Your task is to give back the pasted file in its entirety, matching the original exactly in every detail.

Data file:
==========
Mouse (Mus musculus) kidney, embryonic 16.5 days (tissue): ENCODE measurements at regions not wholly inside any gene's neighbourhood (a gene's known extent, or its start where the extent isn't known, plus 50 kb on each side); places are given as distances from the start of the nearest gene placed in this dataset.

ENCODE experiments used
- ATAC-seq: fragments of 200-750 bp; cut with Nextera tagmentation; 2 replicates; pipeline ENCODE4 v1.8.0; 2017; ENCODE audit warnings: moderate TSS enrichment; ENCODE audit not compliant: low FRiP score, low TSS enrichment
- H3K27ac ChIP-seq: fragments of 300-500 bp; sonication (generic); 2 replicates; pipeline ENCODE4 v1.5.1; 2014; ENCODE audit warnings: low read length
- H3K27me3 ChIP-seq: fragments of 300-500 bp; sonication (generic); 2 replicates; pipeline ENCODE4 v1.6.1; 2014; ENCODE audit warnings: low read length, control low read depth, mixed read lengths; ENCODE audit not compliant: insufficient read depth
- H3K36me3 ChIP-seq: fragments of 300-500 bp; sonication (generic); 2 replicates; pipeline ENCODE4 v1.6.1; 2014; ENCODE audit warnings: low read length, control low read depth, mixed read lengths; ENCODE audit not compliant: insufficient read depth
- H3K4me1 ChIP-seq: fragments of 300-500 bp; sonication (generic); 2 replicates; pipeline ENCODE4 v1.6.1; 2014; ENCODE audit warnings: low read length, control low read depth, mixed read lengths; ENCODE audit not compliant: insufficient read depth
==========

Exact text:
Mouse (Mus musculus) kidney, embryonic 16.5 days (tissue): ENCODE measurements at regions not wholly inside any gene's neighbourhood (a gene's known extent, or its start where the extent isn't known, plus 50 kb on each side); places are given as distances from the start of the nearest gene placed in this dataset.

ENCODE experiments used
- ATAC-seq: fragments of 200-750 bp; cut with Nextera tagmentation; 2 replicates; pipeline ENCODE4 v1.8.0; 2017; ENCODE audit warnings: moderate TSS enrichment; ENCODE audit not compliant: low FRiP score, low TSS enrichment
- H3K27ac ChIP-seq: fragments of 300-500 bp; sonication (generic); 2 replicates; pipeline ENCODE4 v1.5.1; 2014; ENCODE audit warnings: low read length
- H3K27me3 ChIP-seq: fragments of 300-500 bp; sonication (generic); 2 replicates; pipeline ENCODE4 v1.6.1; 2014; ENCODE audit warnings: low read length, control low read depth, mixed read lengths; ENCODE audit not compliant: insufficient read depth
- H3K36me3 ChIP-seq: fragments of 300-500 bp; sonication (generic); 2 replicates; pipeline ENCODE4 v1.6.1; 2014; ENCODE audit warnings: low read length, control low read depth, mixed read lengths; ENCODE audit not compliant: insufficient read depth
- H3K4me1 ChIP-seq: fragments of 300-500 bp; sonication (generic); 2 replicates; pipeline ENCODE4 v1.6.1; 2014; ENCODE audit warnings: low read length, control low read depth, mixed read lengths; ENCODE audit not compliant: insufficient read depth